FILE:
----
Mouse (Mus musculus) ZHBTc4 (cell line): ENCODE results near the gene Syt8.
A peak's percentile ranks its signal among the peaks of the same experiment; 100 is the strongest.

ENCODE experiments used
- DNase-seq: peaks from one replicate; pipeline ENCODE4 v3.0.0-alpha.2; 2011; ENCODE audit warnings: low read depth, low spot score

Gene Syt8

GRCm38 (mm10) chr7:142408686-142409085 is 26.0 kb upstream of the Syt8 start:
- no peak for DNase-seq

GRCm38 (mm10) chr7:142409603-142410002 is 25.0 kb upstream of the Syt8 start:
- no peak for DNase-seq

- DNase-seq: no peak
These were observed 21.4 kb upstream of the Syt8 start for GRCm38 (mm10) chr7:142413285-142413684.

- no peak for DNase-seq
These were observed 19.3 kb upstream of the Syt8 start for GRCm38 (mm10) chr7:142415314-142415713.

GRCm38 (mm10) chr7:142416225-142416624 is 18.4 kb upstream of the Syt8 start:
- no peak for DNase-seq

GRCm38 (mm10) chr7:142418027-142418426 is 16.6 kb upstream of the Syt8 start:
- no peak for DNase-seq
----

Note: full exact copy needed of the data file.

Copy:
Mouse (Mus musculus) ZHBTc4 (cell line): ENCODE results near the gene Syt8.
A peak's percentile ranks its signal among the peaks of the same experiment; 100 is the strongest.

ENCODE experiments used
- DNase-seq: peaks from one replicate; pipeline ENCODE4 v3.0.0-alpha.2; 2011; ENCODE audit warnings: low read depth, low spot score

Gene Syt8

GRCm38 (mm10) chr7:142408686-142409085 is 26.0 kb upstream of the Syt8 start:
- no peak for DNase-seq

GRCm38 (mm10) chr7:142409603-142410002 is 25.0 kb upstream of the Syt8 start:
- no peak for DNase-seq

- DNase-seq: no peak
These were observed 21.4 kb upstream of the Syt8 start for GRCm38 (mm10) chr7:142413285-142413684.

- no peak for DNase-seq
These were observed 19.3 kb upstream of the Syt8 start for GRCm38 (mm10) chr7:142415314-142415713.

GRCm38 (mm10) chr7:142416225-142416624 is 18.4 kb upstream of the Syt8 start:
- no peak for DNase-seq

GRCm38 (mm10) chr7:142418027-142418426 is 16.6 kb upstream of the Syt8 start:
- no peak for DNase-seq